The wrist is the joint formed by the 2 bones of the forearm (radius and cubite) and the first bones of the hand. Most wrist fractures are radius fractures near the wrist joint and are the result of falls that we rest on with the hand. These fractures result from minor falls in older people with weaker bones (osteoporosis). They also occur in younger people following falls from heights, sports or car accidents.

Radius fracture should be treated as soon as possible to relieve pain and to correct the position, alignment and relationship of the various constituent bones of the wrist joint, thus allowing proper healing and recovery of movement and function.

Symptoms

Radius fracture manifests with:

– severe pain that aggravates with joint movement

– edema (swelling)

– wrist deformity

– pain touching the affected area

Risk factors

Medical Conditions:

Some clinical situations condition susceptibility to fractures:

  1. Osteoporosis or other bone disease
  2. Tobacco, this interferes with calcium absorption.
  3. Restrictive diets with low calcium or vitamin D intake

Sports:  Contact, snow or jumping sports are at high risk of wrist trauma and consequent fractures.

Complications

Complications of radius fractures are directly related to fracture characteristics, treatment and rehabilitation.

  • Wrist mobility limitation: Wrist  pain and movement restriction usually decrease markedly about 2 months after removal of the cast or surgery, and up to 2 years of improvement. If the fracture is too complex or the patient does not follow the rehabilitation exercises proposed, movement limitation and pain may persist.
  • Arthrosis:  Fractures that extend into the joint condition an early aging of the joint and may develop into arthrosis after a few years.
  • Nerve Compression: Some fractures by slightly altering the radius anatomy can cause the nerve, which is responsible for the innervation of half of the hand, to tighten along its wrist path, producing pain and numbness in half of the hand. This should be evaluated in consultation.

Diagnosis

The diagnosis of a wrist fracture is made through medical and rx evaluation. Clinically, the presence of pain on palpation of the radius area, deformity and edema suggest the presence of fracture that is confirmed by the rx study. Computed tomography (CT) is rarely performed for the diagnosis of a wrist fracture but may be useful for studying the characteristics of complex fractures in order to plan surgical treatment. Magnetic resonance imaging is useful for studying non-bone lesions that may be associated with radius fractures but are usually not performed soon after the fracture but in the event of complaints that cannot be justified by the fracture.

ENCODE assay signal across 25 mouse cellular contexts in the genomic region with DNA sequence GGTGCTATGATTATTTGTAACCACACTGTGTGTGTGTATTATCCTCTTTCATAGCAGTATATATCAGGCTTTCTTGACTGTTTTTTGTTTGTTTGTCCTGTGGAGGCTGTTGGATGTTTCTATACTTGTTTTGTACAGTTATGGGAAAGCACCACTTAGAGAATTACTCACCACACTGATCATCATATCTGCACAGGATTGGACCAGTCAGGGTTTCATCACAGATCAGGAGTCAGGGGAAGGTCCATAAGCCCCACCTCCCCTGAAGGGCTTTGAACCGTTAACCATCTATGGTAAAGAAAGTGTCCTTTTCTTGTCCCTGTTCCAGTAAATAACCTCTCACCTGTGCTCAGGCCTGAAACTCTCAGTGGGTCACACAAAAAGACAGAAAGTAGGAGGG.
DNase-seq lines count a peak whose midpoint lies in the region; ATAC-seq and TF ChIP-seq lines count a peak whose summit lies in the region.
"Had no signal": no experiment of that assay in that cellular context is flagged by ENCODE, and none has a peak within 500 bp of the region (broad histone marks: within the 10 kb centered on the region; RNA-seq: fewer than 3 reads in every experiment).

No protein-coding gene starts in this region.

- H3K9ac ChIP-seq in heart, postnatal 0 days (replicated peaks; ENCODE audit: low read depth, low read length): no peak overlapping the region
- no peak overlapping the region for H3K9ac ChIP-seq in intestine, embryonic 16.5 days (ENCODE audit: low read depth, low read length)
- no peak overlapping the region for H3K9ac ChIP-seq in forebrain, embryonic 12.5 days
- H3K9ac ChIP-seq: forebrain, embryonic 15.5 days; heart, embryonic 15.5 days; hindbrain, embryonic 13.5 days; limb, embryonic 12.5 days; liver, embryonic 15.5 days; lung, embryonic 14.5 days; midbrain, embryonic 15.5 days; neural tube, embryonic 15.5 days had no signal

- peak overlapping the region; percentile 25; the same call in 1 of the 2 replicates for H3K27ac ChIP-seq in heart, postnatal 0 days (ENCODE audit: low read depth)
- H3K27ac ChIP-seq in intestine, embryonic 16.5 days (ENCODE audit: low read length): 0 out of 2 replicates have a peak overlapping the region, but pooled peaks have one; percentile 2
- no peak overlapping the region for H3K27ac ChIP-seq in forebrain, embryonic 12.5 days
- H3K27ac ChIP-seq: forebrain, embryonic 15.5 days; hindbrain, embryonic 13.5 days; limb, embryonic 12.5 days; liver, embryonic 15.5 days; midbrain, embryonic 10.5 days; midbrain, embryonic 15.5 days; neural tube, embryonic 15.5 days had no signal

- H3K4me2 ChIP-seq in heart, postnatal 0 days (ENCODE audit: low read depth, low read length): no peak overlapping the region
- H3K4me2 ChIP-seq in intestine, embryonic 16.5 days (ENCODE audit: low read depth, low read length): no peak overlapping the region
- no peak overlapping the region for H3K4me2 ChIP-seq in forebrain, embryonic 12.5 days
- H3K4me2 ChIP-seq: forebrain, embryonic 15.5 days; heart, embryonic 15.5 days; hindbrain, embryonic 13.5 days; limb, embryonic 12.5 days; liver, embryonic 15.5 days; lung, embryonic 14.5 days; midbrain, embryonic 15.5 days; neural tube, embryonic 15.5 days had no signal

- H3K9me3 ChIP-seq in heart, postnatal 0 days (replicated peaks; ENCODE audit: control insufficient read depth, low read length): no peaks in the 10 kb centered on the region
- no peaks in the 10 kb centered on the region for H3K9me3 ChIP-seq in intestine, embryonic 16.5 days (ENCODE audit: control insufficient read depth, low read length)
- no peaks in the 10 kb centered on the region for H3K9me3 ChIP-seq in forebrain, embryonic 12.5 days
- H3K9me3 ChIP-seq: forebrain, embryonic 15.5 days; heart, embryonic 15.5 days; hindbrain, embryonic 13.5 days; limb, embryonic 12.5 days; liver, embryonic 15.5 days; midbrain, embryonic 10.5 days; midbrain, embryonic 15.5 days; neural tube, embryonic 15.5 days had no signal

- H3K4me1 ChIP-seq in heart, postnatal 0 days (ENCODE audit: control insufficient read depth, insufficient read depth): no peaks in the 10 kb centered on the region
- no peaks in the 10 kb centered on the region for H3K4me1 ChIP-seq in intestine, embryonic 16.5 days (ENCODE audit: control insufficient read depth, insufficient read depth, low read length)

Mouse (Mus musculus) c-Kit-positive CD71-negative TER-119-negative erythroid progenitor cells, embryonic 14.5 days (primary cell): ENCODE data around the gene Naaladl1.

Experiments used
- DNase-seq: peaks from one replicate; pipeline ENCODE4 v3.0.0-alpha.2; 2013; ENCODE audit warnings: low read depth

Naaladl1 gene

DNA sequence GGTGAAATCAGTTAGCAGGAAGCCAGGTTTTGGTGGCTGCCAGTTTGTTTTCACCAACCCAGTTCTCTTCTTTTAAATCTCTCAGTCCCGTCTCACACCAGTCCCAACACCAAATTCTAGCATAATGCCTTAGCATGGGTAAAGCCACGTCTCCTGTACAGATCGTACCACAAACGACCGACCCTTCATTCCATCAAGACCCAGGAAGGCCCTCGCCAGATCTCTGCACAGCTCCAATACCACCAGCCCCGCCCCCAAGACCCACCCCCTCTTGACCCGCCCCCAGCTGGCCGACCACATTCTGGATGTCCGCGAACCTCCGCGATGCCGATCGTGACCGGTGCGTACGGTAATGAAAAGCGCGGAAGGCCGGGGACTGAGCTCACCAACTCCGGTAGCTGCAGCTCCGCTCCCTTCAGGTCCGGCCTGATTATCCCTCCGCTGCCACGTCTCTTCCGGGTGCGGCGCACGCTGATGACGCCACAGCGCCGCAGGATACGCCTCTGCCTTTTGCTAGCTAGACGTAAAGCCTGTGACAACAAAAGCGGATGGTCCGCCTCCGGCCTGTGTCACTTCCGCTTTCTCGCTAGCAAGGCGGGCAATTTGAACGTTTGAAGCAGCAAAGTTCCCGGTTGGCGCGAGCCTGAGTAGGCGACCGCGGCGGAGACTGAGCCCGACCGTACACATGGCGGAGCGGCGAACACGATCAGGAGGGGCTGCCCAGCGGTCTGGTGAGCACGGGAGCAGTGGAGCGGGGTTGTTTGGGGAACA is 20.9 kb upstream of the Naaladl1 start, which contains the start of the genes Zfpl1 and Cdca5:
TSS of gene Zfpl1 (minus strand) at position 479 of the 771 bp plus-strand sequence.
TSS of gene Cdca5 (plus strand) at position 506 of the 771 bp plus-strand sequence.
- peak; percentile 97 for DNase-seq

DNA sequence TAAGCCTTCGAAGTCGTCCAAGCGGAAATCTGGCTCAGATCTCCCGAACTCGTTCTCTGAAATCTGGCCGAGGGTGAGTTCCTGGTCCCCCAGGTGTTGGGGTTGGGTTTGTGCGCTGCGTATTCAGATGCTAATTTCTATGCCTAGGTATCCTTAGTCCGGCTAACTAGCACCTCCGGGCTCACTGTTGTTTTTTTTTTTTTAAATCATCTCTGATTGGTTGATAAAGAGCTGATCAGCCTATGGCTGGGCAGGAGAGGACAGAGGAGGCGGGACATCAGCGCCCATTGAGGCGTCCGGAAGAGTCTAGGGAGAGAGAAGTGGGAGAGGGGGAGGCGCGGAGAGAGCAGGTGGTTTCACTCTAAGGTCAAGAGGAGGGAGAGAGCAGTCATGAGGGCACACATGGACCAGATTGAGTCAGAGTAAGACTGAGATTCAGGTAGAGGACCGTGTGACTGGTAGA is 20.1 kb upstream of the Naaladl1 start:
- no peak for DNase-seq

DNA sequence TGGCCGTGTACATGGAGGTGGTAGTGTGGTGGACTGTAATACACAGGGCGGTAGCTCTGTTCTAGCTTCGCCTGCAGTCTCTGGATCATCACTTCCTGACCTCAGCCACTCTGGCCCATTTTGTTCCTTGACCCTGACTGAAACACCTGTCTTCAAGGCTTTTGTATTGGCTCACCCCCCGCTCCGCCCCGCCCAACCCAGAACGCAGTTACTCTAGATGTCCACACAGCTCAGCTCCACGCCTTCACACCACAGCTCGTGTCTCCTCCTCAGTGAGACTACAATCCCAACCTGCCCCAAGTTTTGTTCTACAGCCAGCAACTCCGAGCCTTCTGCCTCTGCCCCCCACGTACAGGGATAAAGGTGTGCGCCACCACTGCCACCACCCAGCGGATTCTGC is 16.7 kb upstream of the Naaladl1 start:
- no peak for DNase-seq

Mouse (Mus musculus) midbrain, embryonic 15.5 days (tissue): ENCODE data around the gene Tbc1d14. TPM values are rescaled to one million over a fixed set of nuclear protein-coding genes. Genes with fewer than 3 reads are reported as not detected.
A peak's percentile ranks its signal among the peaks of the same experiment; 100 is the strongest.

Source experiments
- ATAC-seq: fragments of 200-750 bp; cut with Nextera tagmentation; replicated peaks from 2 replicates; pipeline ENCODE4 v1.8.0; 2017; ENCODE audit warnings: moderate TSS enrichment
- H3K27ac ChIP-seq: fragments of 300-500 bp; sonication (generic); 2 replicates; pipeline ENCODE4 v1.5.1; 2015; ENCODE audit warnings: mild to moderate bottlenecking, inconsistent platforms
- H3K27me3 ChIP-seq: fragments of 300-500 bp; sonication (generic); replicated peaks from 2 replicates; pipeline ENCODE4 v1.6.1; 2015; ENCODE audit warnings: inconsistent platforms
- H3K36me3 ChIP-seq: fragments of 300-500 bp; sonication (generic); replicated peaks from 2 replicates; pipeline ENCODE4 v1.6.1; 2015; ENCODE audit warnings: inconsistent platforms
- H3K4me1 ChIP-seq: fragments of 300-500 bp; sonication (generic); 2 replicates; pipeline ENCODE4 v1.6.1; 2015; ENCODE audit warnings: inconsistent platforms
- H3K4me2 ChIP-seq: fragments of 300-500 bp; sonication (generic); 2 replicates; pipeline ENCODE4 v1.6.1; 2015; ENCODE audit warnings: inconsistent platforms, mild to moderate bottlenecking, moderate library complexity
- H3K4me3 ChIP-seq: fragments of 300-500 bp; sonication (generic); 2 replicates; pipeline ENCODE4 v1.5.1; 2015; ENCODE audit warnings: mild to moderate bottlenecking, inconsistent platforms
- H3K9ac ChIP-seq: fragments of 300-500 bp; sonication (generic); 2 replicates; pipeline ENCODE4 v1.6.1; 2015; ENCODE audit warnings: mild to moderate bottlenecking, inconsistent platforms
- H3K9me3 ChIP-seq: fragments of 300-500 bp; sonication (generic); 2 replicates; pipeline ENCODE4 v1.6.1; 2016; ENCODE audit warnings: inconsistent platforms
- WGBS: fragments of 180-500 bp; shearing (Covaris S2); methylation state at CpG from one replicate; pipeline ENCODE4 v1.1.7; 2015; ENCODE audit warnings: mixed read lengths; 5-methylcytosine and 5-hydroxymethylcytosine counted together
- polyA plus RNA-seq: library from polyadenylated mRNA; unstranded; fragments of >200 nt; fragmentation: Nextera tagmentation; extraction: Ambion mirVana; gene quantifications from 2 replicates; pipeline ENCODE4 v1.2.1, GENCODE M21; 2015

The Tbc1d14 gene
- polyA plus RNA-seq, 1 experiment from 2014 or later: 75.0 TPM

Treatment

The treatment of a radius fracture depends on its characteristics and alignment. If the radius fracture is properly aligned, the treatment involves placing a plaster splint that will be replaced after a few days by a plastered glove that will be kept for 4 to 6 weeks. During this period alignment can and should be confirmed with rx study. If necessary, plaster adjustments should be made to maintain fracture alignment. After removal of the cast a mobilization exercise protocol is started and if necessary the patient is sent to physiotherapy.

If the fracture is not aligned, reduction may be made to try to obtain proper alignment in the emergency room after placement of local anesthesia for pain relief. After the reduction maneuver a plaster splint is placed and a new rx is made. If misalignment has been corrected, the protocol described for aligned fractures follows. If the desired alignment has not been achieved, a further reduction maneuver may be performed or if the fracture characteristics are unable to maintain the desired position, surgical treatment may be chosen. Surgical treatment is not urgent and may be delayed a few days.

In surgery, the fracture is reduced so that the bone is as close as possible to the shape it was before the fracture, and the fracture stabilized with plates and screws. The goal is to achieve a stable construction that allows the removal of the plaster and the beginning of rehabilitation exercises. Some fracture patterns benefit from additional techniques such as arthroscopy or require special fixation systems such as external fixators.